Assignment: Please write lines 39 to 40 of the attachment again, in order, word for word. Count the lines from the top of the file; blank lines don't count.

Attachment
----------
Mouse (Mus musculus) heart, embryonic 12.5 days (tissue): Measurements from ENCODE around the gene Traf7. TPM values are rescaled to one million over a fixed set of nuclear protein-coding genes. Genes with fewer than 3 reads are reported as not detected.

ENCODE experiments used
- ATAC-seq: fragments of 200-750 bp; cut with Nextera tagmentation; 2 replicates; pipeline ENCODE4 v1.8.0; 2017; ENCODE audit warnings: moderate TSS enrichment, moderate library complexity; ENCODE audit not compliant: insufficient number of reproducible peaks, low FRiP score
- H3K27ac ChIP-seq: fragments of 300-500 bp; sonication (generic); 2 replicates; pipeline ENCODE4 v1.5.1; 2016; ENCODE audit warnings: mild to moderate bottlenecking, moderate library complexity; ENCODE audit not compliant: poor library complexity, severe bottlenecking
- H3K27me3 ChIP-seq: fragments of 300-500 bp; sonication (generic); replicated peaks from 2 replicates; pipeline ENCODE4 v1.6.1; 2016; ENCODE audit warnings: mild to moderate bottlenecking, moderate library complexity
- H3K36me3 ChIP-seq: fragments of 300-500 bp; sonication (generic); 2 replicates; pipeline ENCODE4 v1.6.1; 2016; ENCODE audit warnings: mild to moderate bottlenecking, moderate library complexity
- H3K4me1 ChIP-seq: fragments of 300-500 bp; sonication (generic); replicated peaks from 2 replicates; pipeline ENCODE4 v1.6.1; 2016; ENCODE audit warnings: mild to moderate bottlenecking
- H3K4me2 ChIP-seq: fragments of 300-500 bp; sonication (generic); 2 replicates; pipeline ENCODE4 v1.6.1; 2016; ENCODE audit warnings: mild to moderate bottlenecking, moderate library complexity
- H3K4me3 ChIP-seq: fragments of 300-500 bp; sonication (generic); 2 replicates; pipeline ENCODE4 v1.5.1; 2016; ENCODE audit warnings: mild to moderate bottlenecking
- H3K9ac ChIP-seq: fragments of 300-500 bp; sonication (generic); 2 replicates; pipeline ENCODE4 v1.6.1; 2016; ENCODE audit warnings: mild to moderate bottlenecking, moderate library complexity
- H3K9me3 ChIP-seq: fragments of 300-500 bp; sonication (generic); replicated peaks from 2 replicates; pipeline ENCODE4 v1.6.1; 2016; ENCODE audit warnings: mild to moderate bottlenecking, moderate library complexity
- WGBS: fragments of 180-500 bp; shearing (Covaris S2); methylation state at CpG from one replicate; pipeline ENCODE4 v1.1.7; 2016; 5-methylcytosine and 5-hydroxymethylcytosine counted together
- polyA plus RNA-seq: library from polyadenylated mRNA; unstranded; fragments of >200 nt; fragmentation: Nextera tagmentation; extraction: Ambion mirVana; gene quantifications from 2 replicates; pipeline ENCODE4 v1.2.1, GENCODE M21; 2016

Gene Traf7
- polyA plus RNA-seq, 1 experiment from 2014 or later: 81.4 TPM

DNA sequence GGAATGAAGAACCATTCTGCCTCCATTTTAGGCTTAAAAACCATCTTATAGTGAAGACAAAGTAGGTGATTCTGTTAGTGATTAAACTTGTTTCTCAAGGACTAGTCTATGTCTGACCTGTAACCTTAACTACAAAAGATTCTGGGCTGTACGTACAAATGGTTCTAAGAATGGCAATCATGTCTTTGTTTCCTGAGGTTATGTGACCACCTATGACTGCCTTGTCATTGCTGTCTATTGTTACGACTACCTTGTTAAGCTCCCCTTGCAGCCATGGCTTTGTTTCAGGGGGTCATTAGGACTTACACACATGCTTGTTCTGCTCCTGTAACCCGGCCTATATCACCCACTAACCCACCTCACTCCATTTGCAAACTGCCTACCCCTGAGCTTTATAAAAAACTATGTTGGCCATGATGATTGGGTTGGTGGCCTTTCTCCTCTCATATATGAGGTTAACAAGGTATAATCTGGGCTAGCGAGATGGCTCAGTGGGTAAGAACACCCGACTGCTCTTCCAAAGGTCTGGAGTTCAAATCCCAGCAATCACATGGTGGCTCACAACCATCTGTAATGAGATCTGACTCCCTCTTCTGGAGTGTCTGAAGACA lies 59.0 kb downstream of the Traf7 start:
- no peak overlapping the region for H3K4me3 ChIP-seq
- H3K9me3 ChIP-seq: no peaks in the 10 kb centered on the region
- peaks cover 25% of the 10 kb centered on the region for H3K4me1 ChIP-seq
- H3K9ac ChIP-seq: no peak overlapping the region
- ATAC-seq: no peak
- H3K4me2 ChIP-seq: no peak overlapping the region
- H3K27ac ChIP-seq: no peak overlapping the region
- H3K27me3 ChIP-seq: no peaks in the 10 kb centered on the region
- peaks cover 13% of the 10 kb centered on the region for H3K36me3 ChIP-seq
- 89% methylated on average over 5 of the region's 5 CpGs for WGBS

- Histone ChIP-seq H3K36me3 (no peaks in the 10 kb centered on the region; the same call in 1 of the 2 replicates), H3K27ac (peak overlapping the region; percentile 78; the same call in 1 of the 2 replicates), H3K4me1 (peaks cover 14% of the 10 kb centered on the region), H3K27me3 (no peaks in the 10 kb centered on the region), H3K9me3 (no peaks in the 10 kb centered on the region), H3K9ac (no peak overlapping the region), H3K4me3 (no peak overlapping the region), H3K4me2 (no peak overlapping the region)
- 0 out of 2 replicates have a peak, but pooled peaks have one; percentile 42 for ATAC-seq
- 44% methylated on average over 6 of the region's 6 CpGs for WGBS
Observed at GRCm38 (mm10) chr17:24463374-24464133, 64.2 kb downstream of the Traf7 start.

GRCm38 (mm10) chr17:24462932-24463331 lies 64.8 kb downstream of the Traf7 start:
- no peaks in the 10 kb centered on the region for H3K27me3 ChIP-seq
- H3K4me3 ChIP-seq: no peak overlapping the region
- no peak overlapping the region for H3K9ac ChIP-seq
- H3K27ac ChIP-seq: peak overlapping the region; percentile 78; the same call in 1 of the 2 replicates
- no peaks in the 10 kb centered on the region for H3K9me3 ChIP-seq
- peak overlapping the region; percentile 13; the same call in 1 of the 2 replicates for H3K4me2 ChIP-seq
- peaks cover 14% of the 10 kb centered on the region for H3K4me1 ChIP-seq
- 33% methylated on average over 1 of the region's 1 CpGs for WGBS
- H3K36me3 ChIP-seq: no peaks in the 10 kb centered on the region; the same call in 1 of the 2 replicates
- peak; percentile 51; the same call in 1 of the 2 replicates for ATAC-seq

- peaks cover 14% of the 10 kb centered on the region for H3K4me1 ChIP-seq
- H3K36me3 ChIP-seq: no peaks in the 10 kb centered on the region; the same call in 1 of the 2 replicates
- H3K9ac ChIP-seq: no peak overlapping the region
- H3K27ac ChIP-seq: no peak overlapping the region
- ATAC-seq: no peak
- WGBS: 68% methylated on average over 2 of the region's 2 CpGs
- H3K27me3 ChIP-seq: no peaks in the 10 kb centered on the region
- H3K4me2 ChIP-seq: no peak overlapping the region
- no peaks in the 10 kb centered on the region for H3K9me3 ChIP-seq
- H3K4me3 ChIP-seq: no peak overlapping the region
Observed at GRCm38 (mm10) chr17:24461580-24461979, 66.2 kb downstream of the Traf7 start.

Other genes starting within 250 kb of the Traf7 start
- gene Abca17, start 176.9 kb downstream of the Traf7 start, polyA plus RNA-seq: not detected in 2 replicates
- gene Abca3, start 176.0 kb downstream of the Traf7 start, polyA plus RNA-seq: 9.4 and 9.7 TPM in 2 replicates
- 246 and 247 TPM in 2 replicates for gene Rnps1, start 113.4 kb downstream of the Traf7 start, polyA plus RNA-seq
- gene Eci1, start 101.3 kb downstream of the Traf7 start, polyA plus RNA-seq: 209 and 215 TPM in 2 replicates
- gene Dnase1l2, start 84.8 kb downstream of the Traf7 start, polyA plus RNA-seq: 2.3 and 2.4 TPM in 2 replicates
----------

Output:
- 33% methylated on average over 1 of the region's 1 CpGs for WGBS
- H3K36me3 ChIP-seq: no peaks in the 10 kb centered on the region; the same call in 1 of the 2 replicates